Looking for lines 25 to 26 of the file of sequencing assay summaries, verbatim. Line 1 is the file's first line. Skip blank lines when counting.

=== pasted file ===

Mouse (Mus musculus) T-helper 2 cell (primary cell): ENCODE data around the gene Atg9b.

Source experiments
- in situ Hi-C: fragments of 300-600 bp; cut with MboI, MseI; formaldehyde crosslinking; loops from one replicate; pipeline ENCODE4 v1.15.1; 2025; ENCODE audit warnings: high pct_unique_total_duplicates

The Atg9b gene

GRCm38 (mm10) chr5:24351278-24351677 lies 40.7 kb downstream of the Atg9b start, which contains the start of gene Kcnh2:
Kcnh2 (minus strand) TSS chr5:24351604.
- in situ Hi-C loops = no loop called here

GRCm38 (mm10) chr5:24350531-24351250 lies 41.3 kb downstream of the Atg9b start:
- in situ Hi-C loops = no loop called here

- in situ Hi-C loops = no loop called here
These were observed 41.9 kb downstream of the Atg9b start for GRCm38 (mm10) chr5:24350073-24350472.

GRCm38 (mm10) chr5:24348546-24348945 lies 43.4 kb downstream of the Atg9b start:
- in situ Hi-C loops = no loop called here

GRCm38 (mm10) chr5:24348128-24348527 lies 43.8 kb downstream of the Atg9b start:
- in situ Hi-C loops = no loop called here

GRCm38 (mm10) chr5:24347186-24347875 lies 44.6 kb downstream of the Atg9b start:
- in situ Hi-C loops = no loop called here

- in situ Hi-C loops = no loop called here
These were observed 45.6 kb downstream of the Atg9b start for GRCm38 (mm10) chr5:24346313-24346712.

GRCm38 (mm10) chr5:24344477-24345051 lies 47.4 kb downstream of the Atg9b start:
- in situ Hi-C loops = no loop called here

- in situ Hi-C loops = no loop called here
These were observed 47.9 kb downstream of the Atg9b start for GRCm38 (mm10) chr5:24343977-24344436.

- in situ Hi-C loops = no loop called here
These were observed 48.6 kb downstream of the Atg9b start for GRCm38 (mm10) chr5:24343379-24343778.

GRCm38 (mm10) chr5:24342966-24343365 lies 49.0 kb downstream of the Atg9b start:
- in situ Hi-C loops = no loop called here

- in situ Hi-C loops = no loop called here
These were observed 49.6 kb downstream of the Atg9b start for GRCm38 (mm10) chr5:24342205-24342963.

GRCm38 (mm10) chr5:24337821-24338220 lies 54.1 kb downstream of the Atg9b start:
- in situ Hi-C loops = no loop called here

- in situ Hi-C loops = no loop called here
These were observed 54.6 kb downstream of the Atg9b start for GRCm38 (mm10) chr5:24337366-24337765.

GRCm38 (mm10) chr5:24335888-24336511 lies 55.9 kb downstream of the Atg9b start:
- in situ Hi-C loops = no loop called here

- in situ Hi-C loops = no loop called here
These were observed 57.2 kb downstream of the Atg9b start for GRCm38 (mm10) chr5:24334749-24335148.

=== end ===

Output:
These were observed 48.6 kb downstream of the Atg9b start for GRCm38 (mm10) chr5:24343379-24343778.

GRCm38 (mm10) chr5:24342966-24343365 lies 49.0 kb downstream of the Atg9b start: